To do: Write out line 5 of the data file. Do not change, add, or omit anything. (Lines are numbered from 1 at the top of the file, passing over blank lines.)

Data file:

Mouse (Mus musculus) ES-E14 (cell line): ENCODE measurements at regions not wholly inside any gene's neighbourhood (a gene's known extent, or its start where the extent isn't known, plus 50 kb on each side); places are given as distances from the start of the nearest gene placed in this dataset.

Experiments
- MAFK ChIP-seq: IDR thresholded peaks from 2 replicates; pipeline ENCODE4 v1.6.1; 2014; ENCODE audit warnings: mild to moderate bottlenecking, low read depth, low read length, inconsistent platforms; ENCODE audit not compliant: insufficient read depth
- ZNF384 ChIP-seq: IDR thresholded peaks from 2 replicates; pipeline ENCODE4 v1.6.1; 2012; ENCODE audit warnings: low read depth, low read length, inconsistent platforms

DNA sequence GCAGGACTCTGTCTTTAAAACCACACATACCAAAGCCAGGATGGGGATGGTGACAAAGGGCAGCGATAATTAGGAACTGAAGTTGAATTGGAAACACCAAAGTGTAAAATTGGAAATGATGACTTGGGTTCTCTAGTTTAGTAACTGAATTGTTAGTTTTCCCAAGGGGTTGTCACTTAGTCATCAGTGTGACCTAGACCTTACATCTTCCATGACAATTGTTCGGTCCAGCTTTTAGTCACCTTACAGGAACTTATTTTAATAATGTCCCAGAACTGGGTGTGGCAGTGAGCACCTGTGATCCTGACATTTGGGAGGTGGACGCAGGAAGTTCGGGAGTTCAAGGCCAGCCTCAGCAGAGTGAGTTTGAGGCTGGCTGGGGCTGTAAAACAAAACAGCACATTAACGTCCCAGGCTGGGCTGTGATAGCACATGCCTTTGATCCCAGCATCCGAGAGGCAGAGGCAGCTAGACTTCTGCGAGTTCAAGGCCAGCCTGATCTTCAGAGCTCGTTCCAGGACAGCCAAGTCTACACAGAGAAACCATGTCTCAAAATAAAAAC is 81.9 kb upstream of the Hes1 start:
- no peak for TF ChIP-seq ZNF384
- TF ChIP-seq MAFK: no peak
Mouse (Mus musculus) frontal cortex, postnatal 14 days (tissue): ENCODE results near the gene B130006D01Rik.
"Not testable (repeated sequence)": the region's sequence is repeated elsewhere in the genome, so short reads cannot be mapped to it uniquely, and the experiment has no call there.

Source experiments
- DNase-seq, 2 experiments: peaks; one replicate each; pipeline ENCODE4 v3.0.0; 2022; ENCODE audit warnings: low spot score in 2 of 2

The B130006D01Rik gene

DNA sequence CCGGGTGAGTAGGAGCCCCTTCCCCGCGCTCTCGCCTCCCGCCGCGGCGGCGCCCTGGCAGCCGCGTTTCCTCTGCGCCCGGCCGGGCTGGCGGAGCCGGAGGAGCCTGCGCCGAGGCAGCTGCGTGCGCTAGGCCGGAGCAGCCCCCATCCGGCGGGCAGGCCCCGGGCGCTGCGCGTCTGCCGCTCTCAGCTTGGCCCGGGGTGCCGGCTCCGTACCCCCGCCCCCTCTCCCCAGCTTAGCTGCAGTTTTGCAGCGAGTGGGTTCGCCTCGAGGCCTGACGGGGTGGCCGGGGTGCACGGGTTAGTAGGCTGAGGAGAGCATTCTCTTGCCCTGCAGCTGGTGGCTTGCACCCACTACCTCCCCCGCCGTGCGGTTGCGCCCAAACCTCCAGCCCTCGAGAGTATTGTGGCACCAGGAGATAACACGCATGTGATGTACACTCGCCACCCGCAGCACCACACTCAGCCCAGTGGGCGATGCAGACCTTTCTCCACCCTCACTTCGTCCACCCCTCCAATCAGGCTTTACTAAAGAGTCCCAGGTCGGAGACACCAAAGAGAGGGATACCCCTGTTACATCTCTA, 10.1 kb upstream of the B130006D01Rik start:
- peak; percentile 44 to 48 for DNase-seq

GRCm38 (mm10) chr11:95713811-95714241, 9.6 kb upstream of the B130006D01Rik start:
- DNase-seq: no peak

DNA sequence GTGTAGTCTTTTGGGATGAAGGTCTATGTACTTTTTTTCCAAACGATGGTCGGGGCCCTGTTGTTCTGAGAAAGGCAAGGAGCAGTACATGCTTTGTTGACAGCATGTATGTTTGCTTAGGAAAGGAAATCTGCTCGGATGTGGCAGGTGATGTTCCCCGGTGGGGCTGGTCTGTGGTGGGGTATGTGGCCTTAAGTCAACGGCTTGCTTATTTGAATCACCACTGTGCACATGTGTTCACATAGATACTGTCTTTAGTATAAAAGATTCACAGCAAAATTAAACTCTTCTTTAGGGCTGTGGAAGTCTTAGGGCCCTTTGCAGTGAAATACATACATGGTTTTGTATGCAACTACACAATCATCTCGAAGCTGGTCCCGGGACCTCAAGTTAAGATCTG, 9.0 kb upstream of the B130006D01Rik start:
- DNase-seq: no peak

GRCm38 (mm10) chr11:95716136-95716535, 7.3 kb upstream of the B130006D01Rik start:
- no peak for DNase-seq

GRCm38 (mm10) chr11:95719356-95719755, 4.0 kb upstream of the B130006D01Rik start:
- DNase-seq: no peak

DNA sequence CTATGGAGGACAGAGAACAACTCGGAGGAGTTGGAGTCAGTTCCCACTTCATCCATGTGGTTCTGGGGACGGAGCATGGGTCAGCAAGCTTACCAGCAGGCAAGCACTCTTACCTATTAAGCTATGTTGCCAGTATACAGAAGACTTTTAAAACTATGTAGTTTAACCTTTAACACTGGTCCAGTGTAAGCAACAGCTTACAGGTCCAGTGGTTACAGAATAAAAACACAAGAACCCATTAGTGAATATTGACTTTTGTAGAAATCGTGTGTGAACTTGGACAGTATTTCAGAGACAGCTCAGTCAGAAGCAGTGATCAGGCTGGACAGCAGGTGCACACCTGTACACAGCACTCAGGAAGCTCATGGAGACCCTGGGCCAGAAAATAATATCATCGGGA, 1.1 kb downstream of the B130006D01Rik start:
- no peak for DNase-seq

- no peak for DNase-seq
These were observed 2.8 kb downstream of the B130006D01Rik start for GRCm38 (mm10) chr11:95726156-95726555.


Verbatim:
DNA sequence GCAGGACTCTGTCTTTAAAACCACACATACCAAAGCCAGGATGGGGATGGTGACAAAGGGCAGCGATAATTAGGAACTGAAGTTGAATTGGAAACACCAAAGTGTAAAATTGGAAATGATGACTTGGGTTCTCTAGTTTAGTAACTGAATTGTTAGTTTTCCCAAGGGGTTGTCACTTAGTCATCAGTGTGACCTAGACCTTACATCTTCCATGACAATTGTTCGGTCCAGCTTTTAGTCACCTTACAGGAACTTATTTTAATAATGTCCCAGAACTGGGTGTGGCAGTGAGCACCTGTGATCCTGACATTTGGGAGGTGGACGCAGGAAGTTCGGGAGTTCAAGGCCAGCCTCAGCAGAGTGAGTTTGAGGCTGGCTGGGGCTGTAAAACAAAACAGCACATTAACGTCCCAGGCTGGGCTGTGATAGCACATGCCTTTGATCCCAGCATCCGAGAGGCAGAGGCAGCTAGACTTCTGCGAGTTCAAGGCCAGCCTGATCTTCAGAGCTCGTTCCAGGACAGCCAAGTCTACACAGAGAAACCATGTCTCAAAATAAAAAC is 81.9 kb upstream of the Hes1 start: